Your work explores new forms and visual paths and aims to instill a classical feel. How do you navigate this tension between tradition and innovation, and what are each approach’s potential benefits and limitations?
Yes, there is definitely a tension between tradition and innovation, but whilst classical, traditional methods provide an anchor for my work, it is important to know these rules in order to be able to occasionally (or maybe frequently) throw them away. It gives you something to push back against.
For me, that is an energising process. Sticking to one without the other is rarely satisfying. Neither tradition nor innovation can truly thrive without the other acting as an opposite. But “innovation”, just for the sake of it and without having a true understanding of the traditional forms and rules, can create a vacuum of ideas.
Your work is searching for something you may never find. How do you balance the desire for discovery and exploration with the demands of the art market and the need to create a recognizable brand as an artist?
I actually think that the art market thrives on the very act of exploration that you have just mentioned. It needs that exploration for its own survival, in order to grow and not stagnate. That is why I do not dwell on the idea of market demands.
What the market may demand today may be very different to what it demanded ten years ago, and that is for the best. I do not think of my art in terms of branding. That would stifle creativity and lead to being formulaic, which is the enemy of innovation. Evolution is fundamentally necessary if we are to thrive, and I need my work to go in whichever direction it takes me.
Can you describe your process for accessing and conveying emotion in your work, and how do you balance this with technical considerations such as color and composition?
Frankly, I try not to think too much about that whilst I’m in the act of creation. Every artist has good days and bad days in the studio. I’m no different. I just live in the hope that I have more good days than bad ones! Working on a larger scale in a very large studio has certainly helped me to develop my technique, and this has enabled me to trust in the grounding of my own technical skills so that I’m not held back in the creative process.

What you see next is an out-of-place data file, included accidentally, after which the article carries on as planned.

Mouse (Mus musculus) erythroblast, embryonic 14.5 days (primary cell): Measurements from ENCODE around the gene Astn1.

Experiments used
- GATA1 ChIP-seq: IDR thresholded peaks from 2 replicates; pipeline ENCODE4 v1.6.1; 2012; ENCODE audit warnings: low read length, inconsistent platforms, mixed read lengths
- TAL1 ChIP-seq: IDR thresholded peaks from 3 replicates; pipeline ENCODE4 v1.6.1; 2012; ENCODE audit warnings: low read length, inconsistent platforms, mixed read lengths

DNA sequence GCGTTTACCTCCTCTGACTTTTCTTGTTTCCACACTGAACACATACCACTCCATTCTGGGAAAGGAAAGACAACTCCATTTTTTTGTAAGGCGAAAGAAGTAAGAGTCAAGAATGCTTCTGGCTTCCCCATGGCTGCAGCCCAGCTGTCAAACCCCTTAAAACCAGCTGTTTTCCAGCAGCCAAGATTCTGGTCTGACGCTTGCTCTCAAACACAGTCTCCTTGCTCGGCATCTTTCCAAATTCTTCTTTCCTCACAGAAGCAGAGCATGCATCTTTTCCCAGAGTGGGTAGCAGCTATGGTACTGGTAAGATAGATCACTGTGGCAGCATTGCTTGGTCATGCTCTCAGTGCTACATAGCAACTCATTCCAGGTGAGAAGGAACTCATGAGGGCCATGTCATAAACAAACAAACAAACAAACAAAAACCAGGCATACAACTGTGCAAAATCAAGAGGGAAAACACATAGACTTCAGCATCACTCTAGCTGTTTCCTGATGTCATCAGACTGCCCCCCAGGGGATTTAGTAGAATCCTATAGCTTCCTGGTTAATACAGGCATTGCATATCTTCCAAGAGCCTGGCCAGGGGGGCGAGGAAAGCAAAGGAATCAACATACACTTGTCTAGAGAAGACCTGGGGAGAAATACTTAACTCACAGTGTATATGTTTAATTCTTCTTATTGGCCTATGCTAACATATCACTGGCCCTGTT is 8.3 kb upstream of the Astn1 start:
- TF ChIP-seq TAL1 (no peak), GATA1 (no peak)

Colour and composition are actually rarely specifically deliberate choices. They evolve with the painting. I often work rapidly. Pausing to think for too long is often counter-productive, but I always need to walk away from a painting in order to let the idea gestate, and I then come back to it when it is (or I am) ready to reappraise, and if necessary leave it as it is or continue with it. I always say that a painting is never truly, safely finished until the point when it leaves my studio!
Can you speak more about how you approach experimentation in your studio practice and what role you believe risk-taking and failure play in the creative process?
Risk-taking and failure are the twin pillars of an artist’s life. They are certainly essential components of my development as an artist. What is the point in playing it safe? If it doesn’t work, I can always paint over it.
Art Book: See You There by Nishiki Sugawara-Beda (Hard Cover)
SHIPPING AFTER NOV 6TH, 2021
“See You There” is a full-color art book by a contemporary Japanese-American visual artist, Nishiki Sugawara-Beda, surveying her artwork from 2012-2020 in painting and installation. Drawing upon her Japanese heritage, Sugawara-Beda explores themes related to culture, language, and spirituality. The book includes texts by writer Samantha Burns and art historian Dr. Robert E. Gordon, in both English and Japanese, and is published by Execute Magazine.